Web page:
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Local Art Collectors Showcase Treasures in 'Milwaukee Collects'

Mar. 7, 2017
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Last week, an auction of 19th- and 20th-century paintings at Sotheby’s put to rest fears about the art market in the age of President Donald Trump. Modern movements such as Impressionism, Symbolism and Surrealism did especially brisk business, with Gustav Klimt’s Bauerngarten (Blumengarten) (1907) changing hands for $59 million—one of the highest prices ever paid for art in a European auction.

But I’m preaching to the choir since, as a new exhibition at the Milwaukee Art Museum reminds us, “Milwaukee Collects.” On display from March 10 through May 21, the exhibition presents rarely seen and newly discovered works as well as art from celebrated local collections. The breadth of Milwaukee collectors’ interests is made clear by the exhibition, which includes early American and Impressionist painting, contemporary sculpture, modern photography, French posters and Art Deco designs by hallowed artists including Roy Lichtenstein, Ed Ruscha and Jules Cherét.

“What Remains is Dust: A Meditation on Objects and Memory” and “Vanitas Educativa”

H.F. Johnson Gallery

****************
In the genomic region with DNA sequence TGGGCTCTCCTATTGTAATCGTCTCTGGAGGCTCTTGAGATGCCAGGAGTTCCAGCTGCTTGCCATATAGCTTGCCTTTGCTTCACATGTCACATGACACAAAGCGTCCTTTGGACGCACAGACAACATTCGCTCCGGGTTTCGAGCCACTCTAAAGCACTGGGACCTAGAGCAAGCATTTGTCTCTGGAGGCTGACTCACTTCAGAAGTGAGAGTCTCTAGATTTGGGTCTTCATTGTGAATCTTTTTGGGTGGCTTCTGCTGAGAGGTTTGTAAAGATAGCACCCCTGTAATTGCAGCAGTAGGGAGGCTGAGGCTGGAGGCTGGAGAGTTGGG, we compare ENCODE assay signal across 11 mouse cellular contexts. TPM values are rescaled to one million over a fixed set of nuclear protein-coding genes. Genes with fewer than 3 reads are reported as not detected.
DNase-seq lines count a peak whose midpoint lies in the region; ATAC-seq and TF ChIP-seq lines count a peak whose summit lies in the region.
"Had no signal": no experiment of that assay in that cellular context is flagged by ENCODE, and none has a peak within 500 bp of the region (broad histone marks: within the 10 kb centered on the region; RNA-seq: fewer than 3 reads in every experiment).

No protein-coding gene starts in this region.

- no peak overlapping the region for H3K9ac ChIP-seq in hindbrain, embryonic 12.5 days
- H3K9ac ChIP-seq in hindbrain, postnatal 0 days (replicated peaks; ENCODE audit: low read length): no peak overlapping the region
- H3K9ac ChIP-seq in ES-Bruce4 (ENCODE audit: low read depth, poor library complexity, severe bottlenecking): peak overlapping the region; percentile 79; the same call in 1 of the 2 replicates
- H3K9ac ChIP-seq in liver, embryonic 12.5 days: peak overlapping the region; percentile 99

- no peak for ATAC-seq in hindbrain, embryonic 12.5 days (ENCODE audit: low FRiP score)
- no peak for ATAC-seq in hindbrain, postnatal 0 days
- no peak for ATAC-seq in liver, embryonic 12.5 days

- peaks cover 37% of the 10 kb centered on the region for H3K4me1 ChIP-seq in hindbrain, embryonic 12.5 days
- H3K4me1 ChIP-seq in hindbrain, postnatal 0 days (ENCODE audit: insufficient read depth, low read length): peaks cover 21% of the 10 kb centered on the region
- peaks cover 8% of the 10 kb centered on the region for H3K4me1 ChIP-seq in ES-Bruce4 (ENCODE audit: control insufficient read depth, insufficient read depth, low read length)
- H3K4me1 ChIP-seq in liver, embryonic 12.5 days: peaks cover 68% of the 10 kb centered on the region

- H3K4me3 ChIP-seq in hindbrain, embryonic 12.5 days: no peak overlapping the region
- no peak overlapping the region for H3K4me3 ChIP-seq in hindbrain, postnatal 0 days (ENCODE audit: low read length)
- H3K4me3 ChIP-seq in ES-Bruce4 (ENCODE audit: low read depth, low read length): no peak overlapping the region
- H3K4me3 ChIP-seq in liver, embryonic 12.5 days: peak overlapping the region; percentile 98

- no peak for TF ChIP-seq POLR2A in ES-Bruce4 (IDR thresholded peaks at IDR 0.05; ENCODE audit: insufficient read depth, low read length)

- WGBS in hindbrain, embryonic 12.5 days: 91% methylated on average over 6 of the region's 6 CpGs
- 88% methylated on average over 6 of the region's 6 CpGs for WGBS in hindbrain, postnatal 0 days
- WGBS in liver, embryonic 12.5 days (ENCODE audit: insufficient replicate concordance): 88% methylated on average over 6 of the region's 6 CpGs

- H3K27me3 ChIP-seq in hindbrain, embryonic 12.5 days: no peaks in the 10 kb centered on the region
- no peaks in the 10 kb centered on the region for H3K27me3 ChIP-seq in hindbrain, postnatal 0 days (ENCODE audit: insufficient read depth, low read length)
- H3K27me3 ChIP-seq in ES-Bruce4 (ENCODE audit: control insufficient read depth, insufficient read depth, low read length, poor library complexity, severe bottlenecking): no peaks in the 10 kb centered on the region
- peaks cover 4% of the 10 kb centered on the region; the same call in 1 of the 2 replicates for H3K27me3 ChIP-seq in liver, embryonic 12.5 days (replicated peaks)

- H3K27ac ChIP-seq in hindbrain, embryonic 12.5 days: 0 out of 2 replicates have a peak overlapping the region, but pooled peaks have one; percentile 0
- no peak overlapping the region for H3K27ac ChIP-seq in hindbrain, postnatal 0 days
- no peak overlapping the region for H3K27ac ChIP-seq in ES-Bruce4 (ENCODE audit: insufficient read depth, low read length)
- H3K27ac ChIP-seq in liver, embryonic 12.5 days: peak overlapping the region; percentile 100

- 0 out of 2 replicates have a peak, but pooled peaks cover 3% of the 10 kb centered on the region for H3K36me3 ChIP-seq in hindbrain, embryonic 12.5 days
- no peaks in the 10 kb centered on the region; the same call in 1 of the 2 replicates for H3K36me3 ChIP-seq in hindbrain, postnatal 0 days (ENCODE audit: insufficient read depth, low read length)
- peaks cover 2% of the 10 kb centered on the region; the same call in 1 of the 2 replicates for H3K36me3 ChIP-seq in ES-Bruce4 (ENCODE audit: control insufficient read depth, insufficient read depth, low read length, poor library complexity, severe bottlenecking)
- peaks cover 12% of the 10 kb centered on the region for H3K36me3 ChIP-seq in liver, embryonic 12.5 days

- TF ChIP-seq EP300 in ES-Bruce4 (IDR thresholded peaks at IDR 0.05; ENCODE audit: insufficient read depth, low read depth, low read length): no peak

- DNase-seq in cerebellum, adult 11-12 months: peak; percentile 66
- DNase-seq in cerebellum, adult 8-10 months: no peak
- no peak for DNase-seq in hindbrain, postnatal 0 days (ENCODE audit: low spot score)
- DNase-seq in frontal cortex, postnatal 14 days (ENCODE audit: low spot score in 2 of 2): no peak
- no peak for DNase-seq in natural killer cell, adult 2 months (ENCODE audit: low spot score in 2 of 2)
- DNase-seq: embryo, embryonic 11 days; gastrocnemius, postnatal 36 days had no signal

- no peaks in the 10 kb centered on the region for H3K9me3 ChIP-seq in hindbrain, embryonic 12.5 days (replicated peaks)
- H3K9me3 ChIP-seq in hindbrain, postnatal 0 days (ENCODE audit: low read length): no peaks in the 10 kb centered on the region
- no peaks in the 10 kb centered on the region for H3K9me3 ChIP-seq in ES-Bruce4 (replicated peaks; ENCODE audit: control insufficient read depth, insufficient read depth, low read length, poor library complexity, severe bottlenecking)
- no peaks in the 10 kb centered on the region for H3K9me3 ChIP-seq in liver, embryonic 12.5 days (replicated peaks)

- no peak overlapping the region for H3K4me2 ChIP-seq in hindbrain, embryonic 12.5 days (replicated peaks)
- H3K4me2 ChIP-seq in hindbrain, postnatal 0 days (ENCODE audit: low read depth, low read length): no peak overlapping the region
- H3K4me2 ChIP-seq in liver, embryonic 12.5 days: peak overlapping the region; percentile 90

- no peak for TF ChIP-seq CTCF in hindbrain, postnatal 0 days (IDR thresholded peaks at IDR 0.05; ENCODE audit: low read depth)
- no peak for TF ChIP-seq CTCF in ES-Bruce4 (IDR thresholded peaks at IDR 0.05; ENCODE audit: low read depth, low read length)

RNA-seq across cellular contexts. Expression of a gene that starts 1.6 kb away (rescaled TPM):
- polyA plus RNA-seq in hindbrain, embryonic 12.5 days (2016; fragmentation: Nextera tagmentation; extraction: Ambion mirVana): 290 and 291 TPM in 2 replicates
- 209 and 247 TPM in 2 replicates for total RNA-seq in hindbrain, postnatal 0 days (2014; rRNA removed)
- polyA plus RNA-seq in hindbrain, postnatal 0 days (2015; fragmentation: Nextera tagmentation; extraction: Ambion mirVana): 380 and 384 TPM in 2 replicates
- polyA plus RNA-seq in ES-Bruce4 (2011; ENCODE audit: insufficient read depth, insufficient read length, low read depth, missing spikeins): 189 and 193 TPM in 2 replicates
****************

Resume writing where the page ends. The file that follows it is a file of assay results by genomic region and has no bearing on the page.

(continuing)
2001 Alford Park Drive

Two new installations by artist Rebecca Keller open with a reception from 4:30-7:30 p.m. on Sunday, March 12 at Carthage College’s H.F. Johnson Gallery of Art. “What Remains is Dust: A Meditation on Objects and Memory” is a multisensory installation that was inspired by Keller’s experiences of death in her family. “Vanitas Educativa” offers timely reflections on education and those, like Keller, who teach at the School of the Art Institute of Chicago and who dedicate themselves to the demanding task of teaching. The exhibition runs through April 6, but the gallery will be closed March 20-26 for spring break. 

“Visiones e Historia: Mayan Paintings from Guatemala”

Latino Arts

1028 S. Ninth St. 

“Visiones e Historia: Mayan Paintings from Guatemala” presents paintings by two contemporary Mayan artists from Guatemala, Paula Nicho Cumez and Pedro Rafaél González Chavajay, whose work bears the marks of modern art as well as Guatemalan folklore and tradition. Following the exhibition’s opening at 5 p.m. on Friday, March 10, there will be a performance by Proyecto Bembe, a youth ensemble that cultivates leadership, self-respect and cultural identity through the exploration of Afro-Latino musical culture. The performance begins at 7:30 p.m. 

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